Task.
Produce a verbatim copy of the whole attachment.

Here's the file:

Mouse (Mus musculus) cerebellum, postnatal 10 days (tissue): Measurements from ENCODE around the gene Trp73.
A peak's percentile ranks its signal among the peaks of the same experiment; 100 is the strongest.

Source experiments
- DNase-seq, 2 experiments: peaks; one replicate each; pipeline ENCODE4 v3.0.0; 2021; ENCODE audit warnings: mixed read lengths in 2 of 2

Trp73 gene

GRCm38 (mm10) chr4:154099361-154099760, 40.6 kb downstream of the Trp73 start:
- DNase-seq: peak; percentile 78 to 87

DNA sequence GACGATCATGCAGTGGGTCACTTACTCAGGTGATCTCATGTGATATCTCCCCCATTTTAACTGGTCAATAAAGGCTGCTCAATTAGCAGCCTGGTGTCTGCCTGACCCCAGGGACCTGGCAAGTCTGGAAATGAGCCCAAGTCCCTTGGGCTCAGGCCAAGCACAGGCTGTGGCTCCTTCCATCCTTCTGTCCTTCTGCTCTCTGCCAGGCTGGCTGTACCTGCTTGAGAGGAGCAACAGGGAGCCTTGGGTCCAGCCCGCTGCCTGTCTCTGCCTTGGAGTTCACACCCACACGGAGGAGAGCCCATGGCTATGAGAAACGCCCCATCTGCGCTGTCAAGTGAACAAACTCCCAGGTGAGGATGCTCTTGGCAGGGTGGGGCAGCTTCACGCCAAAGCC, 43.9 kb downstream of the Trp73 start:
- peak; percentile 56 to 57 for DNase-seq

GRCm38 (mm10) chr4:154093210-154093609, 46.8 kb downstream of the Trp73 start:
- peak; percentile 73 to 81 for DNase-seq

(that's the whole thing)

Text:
Mouse (Mus musculus) cerebellum, postnatal 10 days (tissue): Measurements from ENCODE around the gene Trp73.
A peak's percentile ranks its signal among the peaks of the same experiment; 100 is the strongest.

Source experiments
- DNase-seq, 2 experiments: peaks; one replicate each; pipeline ENCODE4 v3.0.0; 2021; ENCODE audit warnings: mixed read lengths in 2 of 2

Trp73 gene

GRCm38 (mm10) chr4:154099361-154099760, 40.6 kb downstream of the Trp73 start:
- DNase-seq: peak; percentile 78 to 87

DNA sequence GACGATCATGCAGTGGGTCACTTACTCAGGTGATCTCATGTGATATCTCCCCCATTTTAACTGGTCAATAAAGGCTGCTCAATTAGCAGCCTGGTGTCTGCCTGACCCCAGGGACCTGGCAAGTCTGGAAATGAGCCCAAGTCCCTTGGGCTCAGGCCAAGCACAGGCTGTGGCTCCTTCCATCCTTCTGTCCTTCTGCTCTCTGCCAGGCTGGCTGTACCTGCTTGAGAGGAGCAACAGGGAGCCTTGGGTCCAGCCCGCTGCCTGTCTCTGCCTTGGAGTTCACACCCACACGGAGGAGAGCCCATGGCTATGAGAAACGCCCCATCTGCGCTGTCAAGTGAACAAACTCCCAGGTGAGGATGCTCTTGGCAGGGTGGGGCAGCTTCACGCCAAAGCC, 43.9 kb downstream of the Trp73 start:
- peak; percentile 56 to 57 for DNase-seq

GRCm38 (mm10) chr4:154093210-154093609, 46.8 kb downstream of the Trp73 start:
- peak; percentile 73 to 81 for DNase-seq